Sunday, July 14, 2013

Review: The Summer of the Bear

The Summer of the BearThe Summer of the Bear by Bella Pollen
My rating: 5 of 5 stars

Bella Pollen's novel set primarily on an island in The Hebrides during the Cold War era has many qualities that would have made me avoid it if someone had pitched it to me as something I must read. I don't tend to go for historical fiction. Novels from multiple points of view with, possibly, unreliable narrators also don't tend to rank high on my list. However, without giving the story away, I must mention that for this book, Pollen's choices make perfect sense, so even if you're literary "turn offs" are similar to mine, give this a try.

So, here's what happens: British Diplomat Nicholas "Nicky" Fleming falls from the roof of the British Embassy while posted in Bonn, Germany leaving his wife and three children in emotional turmoil. Leticia, his wife, has no idea how to go discuss his death with her children, and ends up leaving the bulk of the parenting and explaining to her daughters: Georgie, 17, and Alba, 15. So, her son, Jamie, who is about 8 and easily confused to begin with, gets bits and pieces of information about what happened to his dad. Out of the three children, Jamie is the oddest. He lags behind his peers in school because it is hard for him to read and write, but he has a rich imagination and tends to be the emotional barometer for his family. Alba takes a more abrasive and pragmatic approach to life, and often feels like she despises her little brother for having his head in the clouds all the time, and being another unpredictable person for her to keep track of as a result. Georgie tries her best to keep the peace between Alba and Jamie, but she's also worried about her mother, and she's worried about what would happen if anyone discovers the whole truth about her father.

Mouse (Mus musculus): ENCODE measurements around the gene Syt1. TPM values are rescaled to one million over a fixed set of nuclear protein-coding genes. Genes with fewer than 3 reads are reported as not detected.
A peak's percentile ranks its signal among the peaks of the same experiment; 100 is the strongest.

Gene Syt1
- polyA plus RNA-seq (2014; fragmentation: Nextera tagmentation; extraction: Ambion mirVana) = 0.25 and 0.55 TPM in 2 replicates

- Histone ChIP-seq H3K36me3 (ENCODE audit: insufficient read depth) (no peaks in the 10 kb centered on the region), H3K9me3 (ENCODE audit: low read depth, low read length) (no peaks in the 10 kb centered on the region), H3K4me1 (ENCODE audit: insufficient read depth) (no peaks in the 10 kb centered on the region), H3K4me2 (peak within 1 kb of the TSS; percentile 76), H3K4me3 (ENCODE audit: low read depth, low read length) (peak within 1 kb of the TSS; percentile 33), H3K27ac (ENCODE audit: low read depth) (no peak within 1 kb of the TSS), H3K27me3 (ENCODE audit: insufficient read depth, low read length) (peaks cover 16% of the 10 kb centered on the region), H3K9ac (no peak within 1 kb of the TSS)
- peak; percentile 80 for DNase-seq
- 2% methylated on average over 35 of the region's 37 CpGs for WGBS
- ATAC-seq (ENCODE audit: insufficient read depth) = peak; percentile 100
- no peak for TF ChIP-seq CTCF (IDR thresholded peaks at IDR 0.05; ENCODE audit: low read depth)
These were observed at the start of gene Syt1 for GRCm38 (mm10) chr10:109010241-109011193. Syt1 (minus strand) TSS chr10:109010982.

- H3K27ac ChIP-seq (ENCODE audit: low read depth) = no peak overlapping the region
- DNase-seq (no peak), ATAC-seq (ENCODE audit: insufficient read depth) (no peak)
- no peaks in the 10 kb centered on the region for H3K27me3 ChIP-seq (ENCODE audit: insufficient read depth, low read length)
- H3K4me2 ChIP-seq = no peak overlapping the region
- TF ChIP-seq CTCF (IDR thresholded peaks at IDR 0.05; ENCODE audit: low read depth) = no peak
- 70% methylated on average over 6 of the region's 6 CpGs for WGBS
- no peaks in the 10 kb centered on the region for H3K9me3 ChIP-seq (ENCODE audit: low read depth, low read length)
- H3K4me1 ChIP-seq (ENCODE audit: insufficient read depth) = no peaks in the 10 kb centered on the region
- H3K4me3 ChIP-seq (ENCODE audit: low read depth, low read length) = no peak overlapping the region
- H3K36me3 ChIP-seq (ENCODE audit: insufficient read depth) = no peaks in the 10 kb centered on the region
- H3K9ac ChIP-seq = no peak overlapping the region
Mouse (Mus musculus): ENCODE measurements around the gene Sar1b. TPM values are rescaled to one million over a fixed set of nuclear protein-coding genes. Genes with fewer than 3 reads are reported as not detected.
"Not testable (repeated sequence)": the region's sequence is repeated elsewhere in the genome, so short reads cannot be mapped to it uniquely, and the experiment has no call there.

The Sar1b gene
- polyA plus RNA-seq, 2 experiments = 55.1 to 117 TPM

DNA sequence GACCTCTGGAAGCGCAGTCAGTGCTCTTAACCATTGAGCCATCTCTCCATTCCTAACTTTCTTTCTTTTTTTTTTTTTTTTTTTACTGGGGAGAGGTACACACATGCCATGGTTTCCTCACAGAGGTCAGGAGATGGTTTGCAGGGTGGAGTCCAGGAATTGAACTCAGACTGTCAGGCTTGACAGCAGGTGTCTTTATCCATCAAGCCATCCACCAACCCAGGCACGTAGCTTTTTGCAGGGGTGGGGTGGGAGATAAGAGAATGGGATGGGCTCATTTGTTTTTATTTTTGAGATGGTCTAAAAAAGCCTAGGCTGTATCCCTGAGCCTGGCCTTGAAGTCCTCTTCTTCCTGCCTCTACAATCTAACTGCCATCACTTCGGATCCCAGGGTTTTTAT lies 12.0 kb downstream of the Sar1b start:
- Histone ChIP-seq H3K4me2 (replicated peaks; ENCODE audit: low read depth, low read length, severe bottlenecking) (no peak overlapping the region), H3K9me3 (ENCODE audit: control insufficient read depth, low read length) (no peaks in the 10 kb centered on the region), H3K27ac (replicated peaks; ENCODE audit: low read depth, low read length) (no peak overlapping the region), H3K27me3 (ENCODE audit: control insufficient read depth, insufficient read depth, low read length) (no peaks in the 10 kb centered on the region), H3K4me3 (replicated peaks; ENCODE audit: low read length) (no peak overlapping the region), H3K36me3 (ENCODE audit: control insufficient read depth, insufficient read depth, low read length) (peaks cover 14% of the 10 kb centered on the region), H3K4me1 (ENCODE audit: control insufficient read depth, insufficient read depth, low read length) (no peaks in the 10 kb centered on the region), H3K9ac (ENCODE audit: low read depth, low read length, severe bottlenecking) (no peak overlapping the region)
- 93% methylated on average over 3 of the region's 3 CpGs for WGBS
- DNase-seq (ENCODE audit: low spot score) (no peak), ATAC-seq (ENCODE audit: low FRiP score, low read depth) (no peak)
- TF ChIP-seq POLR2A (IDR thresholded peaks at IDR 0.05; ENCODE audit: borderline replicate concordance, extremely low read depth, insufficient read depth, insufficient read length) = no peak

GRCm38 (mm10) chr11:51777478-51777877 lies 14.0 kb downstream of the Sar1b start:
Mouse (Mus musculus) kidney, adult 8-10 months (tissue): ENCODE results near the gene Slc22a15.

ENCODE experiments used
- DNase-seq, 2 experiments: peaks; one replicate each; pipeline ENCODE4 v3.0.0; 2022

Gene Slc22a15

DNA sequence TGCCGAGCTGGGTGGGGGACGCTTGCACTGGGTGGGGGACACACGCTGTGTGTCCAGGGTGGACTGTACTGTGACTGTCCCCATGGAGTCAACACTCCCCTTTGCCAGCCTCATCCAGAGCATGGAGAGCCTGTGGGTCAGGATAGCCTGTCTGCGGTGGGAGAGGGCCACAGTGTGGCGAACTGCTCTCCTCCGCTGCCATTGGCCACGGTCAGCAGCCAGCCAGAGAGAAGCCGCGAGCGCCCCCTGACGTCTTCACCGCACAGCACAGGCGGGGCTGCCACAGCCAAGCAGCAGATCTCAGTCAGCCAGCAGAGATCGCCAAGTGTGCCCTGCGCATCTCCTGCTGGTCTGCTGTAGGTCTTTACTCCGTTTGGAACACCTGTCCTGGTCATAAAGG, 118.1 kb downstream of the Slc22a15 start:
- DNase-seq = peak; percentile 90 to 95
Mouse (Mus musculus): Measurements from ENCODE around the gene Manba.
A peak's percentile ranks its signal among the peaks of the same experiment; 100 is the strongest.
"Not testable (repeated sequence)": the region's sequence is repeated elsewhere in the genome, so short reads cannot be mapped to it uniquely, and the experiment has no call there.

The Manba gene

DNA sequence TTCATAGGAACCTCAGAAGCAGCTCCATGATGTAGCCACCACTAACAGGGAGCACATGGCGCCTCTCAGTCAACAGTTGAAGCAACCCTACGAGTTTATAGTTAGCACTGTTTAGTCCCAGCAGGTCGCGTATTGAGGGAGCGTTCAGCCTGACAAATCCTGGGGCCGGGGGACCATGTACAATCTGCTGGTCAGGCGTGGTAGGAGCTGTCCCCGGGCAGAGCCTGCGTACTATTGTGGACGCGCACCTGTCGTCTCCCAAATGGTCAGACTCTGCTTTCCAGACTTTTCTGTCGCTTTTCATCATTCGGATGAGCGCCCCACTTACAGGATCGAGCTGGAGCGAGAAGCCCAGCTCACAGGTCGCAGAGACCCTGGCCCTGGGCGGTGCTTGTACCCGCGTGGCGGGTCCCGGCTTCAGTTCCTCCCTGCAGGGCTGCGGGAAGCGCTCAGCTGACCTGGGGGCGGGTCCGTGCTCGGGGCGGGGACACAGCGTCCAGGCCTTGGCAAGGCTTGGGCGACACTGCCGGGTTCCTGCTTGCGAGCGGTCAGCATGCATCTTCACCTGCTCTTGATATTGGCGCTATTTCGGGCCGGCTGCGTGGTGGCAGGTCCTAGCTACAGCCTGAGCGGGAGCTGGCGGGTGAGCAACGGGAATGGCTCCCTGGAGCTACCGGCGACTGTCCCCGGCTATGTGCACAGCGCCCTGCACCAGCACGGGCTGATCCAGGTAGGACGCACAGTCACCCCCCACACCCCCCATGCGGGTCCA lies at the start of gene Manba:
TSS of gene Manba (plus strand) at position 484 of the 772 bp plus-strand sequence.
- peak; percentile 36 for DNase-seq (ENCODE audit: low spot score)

The Summer of the Bear is part mystery, part coming-of-age novel, as well as a piece on grief and acceptance. The characters are so well developed that I found it impossible to hate any of them even though Leticia objectively is an inattentive mother who drags her children to a house in the middle of nowhere to wallow in her grief.

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